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Physical Background. Atomic and Molecular States Rudiments of Quantum Theory –the old quantum theory –mathematical apparatus –interpretation Atomic States.

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Presentation on theme: "Physical Background. Atomic and Molecular States Rudiments of Quantum Theory –the old quantum theory –mathematical apparatus –interpretation Atomic States."— Presentation transcript:

1 Physical Background

2 Atomic and Molecular States Rudiments of Quantum Theory –the old quantum theory –mathematical apparatus –interpretation Atomic States –hydrogen –many-electron Molecular states –classification –chemistry

3 Rudiments of Quantum Theory

4 Maxwell equations Space and time change of phase Relativistic relation E  p Photons and Particles Electromagnetic field –The wave equation –Plane waves, The wave function Planck’s hypothesis, dualism –Particle (E,p)  ( ,k) de Broglie wave

5 Bohr’s Model of the Hydrogen Atom Classical atom –Unstable: accelerated motion, continuous radiation Bohr’s rules –Quantized angular momentum Only certain circular orbits allowed Discrete set of stationary states Discrete spectrum of energy –Discrete spectrum of radiation –Coulomb and centrifugal force –Bohr radius

6 General operator Operator algebra Mathematical Apparatus Philosophy: Act of observation –Interaction through which the quantity is ‘observed’ –Possible results of observation –Non-commuting observations Mathematics: operators in Hilbert space –Eigenvalue equation –Commutation relations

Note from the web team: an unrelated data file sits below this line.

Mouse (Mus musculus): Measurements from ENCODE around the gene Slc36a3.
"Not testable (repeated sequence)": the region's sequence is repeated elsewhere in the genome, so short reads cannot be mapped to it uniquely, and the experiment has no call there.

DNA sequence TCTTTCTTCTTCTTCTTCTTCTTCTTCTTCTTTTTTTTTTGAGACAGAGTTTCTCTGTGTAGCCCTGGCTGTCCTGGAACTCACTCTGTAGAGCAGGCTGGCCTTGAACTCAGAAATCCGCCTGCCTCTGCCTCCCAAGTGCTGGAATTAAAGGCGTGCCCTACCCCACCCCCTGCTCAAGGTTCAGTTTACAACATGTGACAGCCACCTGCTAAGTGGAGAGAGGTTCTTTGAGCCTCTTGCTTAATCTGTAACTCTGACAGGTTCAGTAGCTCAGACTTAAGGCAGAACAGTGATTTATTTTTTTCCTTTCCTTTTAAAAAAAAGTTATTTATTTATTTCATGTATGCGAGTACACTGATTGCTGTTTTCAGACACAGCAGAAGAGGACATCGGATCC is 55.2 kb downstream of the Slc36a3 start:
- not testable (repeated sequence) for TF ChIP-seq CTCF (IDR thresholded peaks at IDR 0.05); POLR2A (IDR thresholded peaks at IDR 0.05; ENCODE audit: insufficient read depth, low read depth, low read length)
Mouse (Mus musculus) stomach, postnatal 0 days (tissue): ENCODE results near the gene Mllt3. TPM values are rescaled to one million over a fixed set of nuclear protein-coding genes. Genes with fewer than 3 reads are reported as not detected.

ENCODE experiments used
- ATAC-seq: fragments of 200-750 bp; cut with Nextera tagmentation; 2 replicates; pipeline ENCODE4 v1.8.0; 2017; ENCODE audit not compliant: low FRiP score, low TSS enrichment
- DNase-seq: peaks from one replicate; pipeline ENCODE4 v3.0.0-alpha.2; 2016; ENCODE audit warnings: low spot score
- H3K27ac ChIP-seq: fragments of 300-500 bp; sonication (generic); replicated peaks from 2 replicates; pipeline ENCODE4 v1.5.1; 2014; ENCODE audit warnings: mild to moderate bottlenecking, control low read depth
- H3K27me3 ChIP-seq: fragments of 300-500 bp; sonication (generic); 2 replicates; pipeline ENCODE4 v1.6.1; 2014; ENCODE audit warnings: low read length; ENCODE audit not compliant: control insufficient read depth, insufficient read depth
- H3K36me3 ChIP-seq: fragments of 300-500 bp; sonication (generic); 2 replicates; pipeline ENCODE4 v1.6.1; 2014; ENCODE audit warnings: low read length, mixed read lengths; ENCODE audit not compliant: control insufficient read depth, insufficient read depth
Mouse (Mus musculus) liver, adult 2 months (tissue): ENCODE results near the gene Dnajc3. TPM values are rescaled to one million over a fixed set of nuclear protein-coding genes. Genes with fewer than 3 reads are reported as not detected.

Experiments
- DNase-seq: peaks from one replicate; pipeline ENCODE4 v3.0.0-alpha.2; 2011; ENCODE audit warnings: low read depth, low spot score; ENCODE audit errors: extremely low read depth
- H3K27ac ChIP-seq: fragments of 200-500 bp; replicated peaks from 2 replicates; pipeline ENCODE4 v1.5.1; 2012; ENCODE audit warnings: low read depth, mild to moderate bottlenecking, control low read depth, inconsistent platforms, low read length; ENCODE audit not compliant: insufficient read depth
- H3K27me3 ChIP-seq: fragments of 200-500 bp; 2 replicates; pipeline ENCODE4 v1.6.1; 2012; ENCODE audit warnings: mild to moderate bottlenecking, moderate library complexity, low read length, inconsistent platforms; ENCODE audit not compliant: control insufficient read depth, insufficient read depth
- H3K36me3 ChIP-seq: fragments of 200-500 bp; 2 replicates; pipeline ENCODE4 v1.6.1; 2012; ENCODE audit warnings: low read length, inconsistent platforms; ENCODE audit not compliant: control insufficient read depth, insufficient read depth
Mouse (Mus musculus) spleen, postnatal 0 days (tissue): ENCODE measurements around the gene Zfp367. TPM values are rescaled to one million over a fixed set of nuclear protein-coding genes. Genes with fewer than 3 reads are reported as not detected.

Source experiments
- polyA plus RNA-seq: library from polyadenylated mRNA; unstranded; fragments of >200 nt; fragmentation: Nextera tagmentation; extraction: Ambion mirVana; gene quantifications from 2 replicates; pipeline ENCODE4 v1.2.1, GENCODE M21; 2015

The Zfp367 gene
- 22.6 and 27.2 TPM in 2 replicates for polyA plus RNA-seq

7 Mathematical Apparatus Interpretation postulates –Possible results of observation  are eigenvalues a n –Observation  on a system in eigenstate  n certainly leads to a n –The mean value of the observable  on the ensemble of systems  Physical postulates –The correspondence principle In the limit of ‘large’ system quantum laws reduce to classical laws Relation between classical quantities with no derivatives holds also for quantum operators –The principle of complementarity The Heisenberg uncertainty principle Mean value Complementarity principle Schrödinger representation “An experiment on one aspect of a system is supposed to destroy the possibility of learning about a 'complementary' aspect of the same system”.

8 Angular Momentum Space orientation of the orbit –Magnetic and electric moments Internal and external interactions Classical Quantum –Spherical coordinates Boundary condition  +2n 

9 The Copenhagen Interpretation Probabilistic approach –Probability density Collapse of the wave function –Schrödinger’s Cat –Two-Slit Experiment cyanide capsule radioactive isotope Indeterminate quantum states “collapse” to definite values when they do, not when a human being catches them in the act

10 Atomic States

11 Hydrogen Particle in a central potential Coulomb potential –Electron spin –Fine structure: relativistic corrections Electron-nucleus, Kinetic energy, Spin- orbit interaction –Lamb shift –Hyperfine structure SO coupling – internal Zeeman

12 Hydrogen

13 Many-Electron Atomic States Ground state configuration –Pauli exclusion principle –Hund’s rules e – with parallel s more separated –Lower repulsion, lower energy Terms –LS coupling: small Z L, S, J (M) –j-j coupling: large Z J, M

14 Molecular States

15 Molecular Bonds Ionic –Transfer of valence e – to produce a noble gas configuration –Coulomb force, long –Na + Cl - : r e =0.24 nm, D e =4.26 eV Covalent –Shearing of pair of valence e – (  ) –Quantum mechanical, short –H 2 : bonding  S, anti-bonding  A –Pauli principle   A (1,2)=  S (1,2)   (1,2) –H 2 : r e =0.074 nm, D e =4.75 eV Metallic –Shared and delocalized valence e – - strong Van der Waals –Dipole-dipole, weak, long Hydrogen